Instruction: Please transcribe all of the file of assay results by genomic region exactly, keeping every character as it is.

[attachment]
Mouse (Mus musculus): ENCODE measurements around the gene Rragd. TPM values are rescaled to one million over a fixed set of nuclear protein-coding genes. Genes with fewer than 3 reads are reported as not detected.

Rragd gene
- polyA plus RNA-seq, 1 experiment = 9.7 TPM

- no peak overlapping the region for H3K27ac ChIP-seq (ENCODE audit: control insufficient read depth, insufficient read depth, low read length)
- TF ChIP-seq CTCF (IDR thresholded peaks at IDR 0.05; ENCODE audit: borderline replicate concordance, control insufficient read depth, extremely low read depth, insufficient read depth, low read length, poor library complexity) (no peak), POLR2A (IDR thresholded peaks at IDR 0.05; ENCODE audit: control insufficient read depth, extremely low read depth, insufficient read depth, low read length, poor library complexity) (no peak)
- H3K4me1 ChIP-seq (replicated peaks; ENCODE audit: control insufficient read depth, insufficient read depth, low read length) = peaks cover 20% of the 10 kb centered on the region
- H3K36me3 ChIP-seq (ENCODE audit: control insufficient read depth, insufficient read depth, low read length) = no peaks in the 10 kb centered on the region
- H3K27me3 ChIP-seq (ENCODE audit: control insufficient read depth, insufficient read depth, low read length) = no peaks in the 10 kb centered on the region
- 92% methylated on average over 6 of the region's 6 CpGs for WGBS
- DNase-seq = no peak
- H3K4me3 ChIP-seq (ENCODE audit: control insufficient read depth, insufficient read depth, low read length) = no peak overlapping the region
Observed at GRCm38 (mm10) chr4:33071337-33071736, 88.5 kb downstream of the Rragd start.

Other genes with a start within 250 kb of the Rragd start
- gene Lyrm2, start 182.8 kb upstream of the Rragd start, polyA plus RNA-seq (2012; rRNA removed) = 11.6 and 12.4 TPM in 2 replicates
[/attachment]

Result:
Mouse (Mus musculus): ENCODE measurements around the gene Rragd. TPM values are rescaled to one million over a fixed set of nuclear protein-coding genes. Genes with fewer than 3 reads are reported as not detected.

Rragd gene
- polyA plus RNA-seq, 1 experiment = 9.7 TPM

- no peak overlapping the region for H3K27ac ChIP-seq (ENCODE audit: control insufficient read depth, insufficient read depth, low read length)
- TF ChIP-seq CTCF (IDR thresholded peaks at IDR 0.05; ENCODE audit: borderline replicate concordance, control insufficient read depth, extremely low read depth, insufficient read depth, low read length, poor library complexity) (no peak), POLR2A (IDR thresholded peaks at IDR 0.05; ENCODE audit: control insufficient read depth, extremely low read depth, insufficient read depth, low read length, poor library complexity) (no peak)
- H3K4me1 ChIP-seq (replicated peaks; ENCODE audit: control insufficient read depth, insufficient read depth, low read length) = peaks cover 20% of the 10 kb centered on the region
- H3K36me3 ChIP-seq (ENCODE audit: control insufficient read depth, insufficient read depth, low read length) = no peaks in the 10 kb centered on the region
- H3K27me3 ChIP-seq (ENCODE audit: control insufficient read depth, insufficient read depth, low read length) = no peaks in the 10 kb centered on the region
- 92% methylated on average over 6 of the region's 6 CpGs for WGBS
- DNase-seq = no peak
- H3K4me3 ChIP-seq (ENCODE audit: control insufficient read depth, insufficient read depth, low read length) = no peak overlapping the region
Observed at GRCm38 (mm10) chr4:33071337-33071736, 88.5 kb downstream of the Rragd start.

Other genes with a start within 250 kb of the Rragd start
- gene Lyrm2, start 182.8 kb upstream of the Rragd start, polyA plus RNA-seq (2012; rRNA removed) = 11.6 and 12.4 TPM in 2 replicates